Tuesday, March 1, 2011

Wyatt Earp

I remember from my youth that Wyatt Earp was "brave, courageous and bold."  Last weekend I caught Wyatt Earp on television.  This was the 1994 movie starring Kevin Costner (b. 1955).

I think that this may be the most accurate portrayal of the real Earp, but you have to keep in mind that Earp's real history is very cloudy and many details will never be known.  In both of the recent movies, Wyatt Earp and Tombstone (1993), Morgan Earp dies on a pool table.  In reality he died on a couch where they put him after he was shot.  Also, Josie Marcus, who lived with Wyatt for the rest of his life, was not really that beautiful.  All the actresses chosen to portray her are very definitely beautiful.  And in this movie, Wyatt burns the house where he lived with his first wife, when in reality he sold it for $75.00.  Are the details really necessary?  Take a look at the 'Goofs' link on IMDb for more.

The USA extended version of this film is 212 minutes in duration.  I had the pleasure of watching it on commercial television for over four hours.  Did I say pleasure?  It gave me time to walk the dog and do other chores, since the commercial breaks were close to ten minutes long.

Enough complaining!  This movie had a wonderful cast.  As I may have said before, Costner is best in sports movies, but he also does well in westerns.  All of the major characters are also played by stars including Gene Hackman, Bill Pullman, JoBeth Williams, Tom Sizemore, Mark Harmon, etc.

The real color in this movie comes from the Bit Parts.  Since the cast is so large, let's look at just a few.  Norman Howell played Johnny Ringo.  This was a small part in Wyatt Earp.  In Tombstone, Ringo is much more prominent.  In reality, I don't know how well either of these movies did, but I know that Ringo didn't die at the hands of Earp (as in Wyatt Earp) or Doc Holliday (as in Tombstone). 

Norman Howell is a stunt man.  He is in over 200 movies, but only has acting credits in 20.  I think it was a smart move to cast stunt artists in some of the parts.  His first acting role was in The Cowboys (1972) starring John Wayne

Indian Charlie, who is killed by Earp in a creek during the revenge scene, was played by Scotty Augare.  Augare is only in two movies and one TV series, but he was a wrangler for Dances with Wolves (1990) and I bet that is when he came to the attention of Costner.  He is a very handsome man, obviously of Native American lineage.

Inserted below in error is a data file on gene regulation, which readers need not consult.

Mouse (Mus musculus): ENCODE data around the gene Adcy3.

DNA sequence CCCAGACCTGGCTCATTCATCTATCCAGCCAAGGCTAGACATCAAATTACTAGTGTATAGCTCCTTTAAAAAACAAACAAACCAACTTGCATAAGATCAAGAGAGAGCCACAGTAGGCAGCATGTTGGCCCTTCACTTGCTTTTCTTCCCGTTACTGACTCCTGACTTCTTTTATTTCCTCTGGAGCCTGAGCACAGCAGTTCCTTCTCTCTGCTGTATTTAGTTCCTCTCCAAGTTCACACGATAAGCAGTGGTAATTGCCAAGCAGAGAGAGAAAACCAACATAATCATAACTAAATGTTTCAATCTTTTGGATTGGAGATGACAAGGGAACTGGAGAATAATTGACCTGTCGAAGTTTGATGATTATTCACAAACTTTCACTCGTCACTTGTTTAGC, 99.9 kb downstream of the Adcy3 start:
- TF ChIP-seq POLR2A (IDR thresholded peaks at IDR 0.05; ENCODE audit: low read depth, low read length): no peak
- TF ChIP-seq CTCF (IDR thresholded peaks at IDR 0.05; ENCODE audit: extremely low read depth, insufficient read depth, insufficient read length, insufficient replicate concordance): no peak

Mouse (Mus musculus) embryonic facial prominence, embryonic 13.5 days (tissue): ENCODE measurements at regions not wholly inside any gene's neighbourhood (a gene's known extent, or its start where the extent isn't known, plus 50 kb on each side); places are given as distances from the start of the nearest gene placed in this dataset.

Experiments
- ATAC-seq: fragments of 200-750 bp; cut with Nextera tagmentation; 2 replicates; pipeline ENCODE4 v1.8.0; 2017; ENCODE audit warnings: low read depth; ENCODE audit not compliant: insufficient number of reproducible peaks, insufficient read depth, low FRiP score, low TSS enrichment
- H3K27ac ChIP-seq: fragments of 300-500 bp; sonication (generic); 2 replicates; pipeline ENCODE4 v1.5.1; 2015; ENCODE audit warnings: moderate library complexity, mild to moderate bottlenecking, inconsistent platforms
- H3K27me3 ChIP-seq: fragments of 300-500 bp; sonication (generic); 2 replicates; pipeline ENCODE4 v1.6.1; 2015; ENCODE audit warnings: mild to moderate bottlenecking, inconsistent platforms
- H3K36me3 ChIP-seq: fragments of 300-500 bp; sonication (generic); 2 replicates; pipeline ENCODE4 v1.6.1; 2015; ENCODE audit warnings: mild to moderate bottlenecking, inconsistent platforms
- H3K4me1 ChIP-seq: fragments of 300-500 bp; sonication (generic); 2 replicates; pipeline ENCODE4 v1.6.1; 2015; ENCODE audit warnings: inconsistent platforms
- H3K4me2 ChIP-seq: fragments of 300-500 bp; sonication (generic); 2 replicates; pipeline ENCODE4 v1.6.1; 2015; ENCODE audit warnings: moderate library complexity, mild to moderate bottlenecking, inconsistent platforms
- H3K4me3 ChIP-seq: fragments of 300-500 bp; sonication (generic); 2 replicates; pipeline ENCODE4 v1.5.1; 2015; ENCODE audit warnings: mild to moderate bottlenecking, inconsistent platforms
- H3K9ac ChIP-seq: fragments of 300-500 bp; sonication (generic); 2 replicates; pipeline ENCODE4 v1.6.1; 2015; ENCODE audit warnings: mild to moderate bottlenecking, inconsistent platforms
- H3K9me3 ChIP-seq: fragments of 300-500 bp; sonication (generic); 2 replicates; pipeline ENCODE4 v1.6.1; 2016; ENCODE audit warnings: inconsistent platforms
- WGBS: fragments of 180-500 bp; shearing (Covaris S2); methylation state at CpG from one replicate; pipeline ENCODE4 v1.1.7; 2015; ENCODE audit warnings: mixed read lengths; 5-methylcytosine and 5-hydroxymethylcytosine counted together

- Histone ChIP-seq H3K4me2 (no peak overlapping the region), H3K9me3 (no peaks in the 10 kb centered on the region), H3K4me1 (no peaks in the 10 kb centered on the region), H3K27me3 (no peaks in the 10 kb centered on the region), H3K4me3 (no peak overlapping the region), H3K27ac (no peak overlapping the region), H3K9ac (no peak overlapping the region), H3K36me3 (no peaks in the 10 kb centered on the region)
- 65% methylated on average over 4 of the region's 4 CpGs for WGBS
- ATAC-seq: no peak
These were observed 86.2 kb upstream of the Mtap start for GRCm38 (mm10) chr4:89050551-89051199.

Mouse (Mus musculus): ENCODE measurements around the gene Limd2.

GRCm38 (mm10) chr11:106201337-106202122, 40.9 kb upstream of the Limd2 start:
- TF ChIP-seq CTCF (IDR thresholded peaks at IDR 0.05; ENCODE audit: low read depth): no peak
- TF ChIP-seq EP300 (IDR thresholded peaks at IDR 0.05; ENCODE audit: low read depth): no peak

Ben Zeller played one of the doctors.  If you look closely, you'll find that Zeller was construction coordinator for Dances with Wolves, and was in the cast of Silverado (1985).  Another Costner find?

Did you see Tea Leone (b. 1966)?  She is a dance hall girl in a very small speaking part, only her third movie.  I missed her completely in A League of Their Own (1992), a fact I just noticed while doing this research.

Lastly, at the end of the movie we see young Mackenzie Astin (b. 1973) on the ship in Alaska with Wyatt and Josie.  Astin had the lead role in Iron Will, released the same year as Wyatt Earp.  I liked him in both movies.  He is the son of Patty Duke and John Astin, and now has 46 titles listed on IMDb.

I won't recommend that you put together a list of movies about Wyatt Earp to watch when you are snowed in for a weekend, but that's up to you.  All I know is, "Long may his story be told."


  1. I remember Hugh O'Brian "brave, courageous and bold" - but more - Gunfight at the O.K. Corral with (OMG) Burt Lancaster as Wyatt Earp and (OMG) Kirk Douglas as Doc Holliday - a hard act to follow! I've seen both versions you cite and preferred Costner as Earp and Kilmer as Holliday. But Wyatt Earp's cast included Gene Hackman - game over (I watched most of The Firm a few weeks ago ONLY because of Hackman). There's another bit part actor named Thomas Arana who appeared as the hitman, Portman, in Costner's The Bodyguard and as Frank Stillwell in Tombstone. It would seem he and Kevin did not bond...

  2. IMDb lists 50 titles with the character Wyatt Earp. They are so varied it is hard not to find a favorite. Here are some of what you missed!

    Henry Fonda in My Darling Clementine (1946)
    Will Geer in Winchester '73 (1950)
    Joel McCrea in Witchita (1955)
    Buster Crabbe in Badman's Country (1958)
    James Stewart in Cheyenne Autumn (1965)
    James Garner in Hour of the Gun (1967) and Sunset (1988)
    My favorite Ron Soble on "Star Trek" in 1968
    Bruce Boxleitner in "I Married Wyatt Earp" (1983)
    And even Fred Ward in "Four Eyes and Six Guns" on TV in 1992

    As they say, "But wait, there's more...!"


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